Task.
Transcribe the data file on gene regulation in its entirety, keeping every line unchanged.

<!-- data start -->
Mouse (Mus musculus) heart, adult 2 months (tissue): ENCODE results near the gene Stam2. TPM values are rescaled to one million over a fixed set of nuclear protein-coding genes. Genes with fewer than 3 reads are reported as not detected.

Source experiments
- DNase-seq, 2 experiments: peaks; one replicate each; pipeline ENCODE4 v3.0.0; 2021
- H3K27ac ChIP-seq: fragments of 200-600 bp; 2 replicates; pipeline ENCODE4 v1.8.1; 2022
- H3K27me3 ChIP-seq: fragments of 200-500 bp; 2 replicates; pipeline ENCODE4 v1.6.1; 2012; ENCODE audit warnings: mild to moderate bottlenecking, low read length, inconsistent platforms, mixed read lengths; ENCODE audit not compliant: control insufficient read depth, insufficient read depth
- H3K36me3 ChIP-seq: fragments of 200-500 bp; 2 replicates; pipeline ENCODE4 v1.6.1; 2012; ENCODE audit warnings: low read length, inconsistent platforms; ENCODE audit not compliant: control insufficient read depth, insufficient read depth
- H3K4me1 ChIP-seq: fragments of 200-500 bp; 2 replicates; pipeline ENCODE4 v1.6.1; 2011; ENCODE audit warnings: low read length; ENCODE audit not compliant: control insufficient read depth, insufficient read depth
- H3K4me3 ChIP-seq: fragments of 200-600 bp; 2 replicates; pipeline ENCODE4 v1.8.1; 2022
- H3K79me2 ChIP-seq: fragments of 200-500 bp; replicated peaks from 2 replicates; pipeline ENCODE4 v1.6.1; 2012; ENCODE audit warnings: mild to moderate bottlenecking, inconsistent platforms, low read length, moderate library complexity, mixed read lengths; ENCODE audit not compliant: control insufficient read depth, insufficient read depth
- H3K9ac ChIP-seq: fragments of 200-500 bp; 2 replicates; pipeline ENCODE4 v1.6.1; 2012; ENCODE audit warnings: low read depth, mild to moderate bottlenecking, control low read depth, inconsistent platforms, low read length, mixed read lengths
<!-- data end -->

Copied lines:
Mouse (Mus musculus) heart, adult 2 months (tissue): ENCODE results near the gene Stam2. TPM values are rescaled to one million over a fixed set of nuclear protein-coding genes. Genes with fewer than 3 reads are reported as not detected.

Source experiments
- DNase-seq, 2 experiments: peaks; one replicate each; pipeline ENCODE4 v3.0.0; 2021
- H3K27ac ChIP-seq: fragments of 200-600 bp; 2 replicates; pipeline ENCODE4 v1.8.1; 2022
- H3K27me3 ChIP-seq: fragments of 200-500 bp; 2 replicates; pipeline ENCODE4 v1.6.1; 2012; ENCODE audit warnings: mild to moderate bottlenecking, low read length, inconsistent platforms, mixed read lengths; ENCODE audit not compliant: control insufficient read depth, insufficient read depth
- H3K36me3 ChIP-seq: fragments of 200-500 bp; 2 replicates; pipeline ENCODE4 v1.6.1; 2012; ENCODE audit warnings: low read length, inconsistent platforms; ENCODE audit not compliant: control insufficient read depth, insufficient read depth
- H3K4me1 ChIP-seq: fragments of 200-500 bp; 2 replicates; pipeline ENCODE4 v1.6.1; 2011; ENCODE audit warnings: low read length; ENCODE audit not compliant: control insufficient read depth, insufficient read depth
- H3K4me3 ChIP-seq: fragments of 200-600 bp; 2 replicates; pipeline ENCODE4 v1.8.1; 2022
- H3K79me2 ChIP-seq: fragments of 200-500 bp; replicated peaks from 2 replicates; pipeline ENCODE4 v1.6.1; 2012; ENCODE audit warnings: mild to moderate bottlenecking, inconsistent platforms, low read length, moderate library complexity, mixed read lengths; ENCODE audit not compliant: control insufficient read depth, insufficient read depth
- H3K9ac ChIP-seq: fragments of 200-500 bp; 2 replicates; pipeline ENCODE4 v1.6.1; 2012; ENCODE audit warnings: low read depth, mild to moderate bottlenecking, control low read depth, inconsistent platforms, low read length, mixed read lengths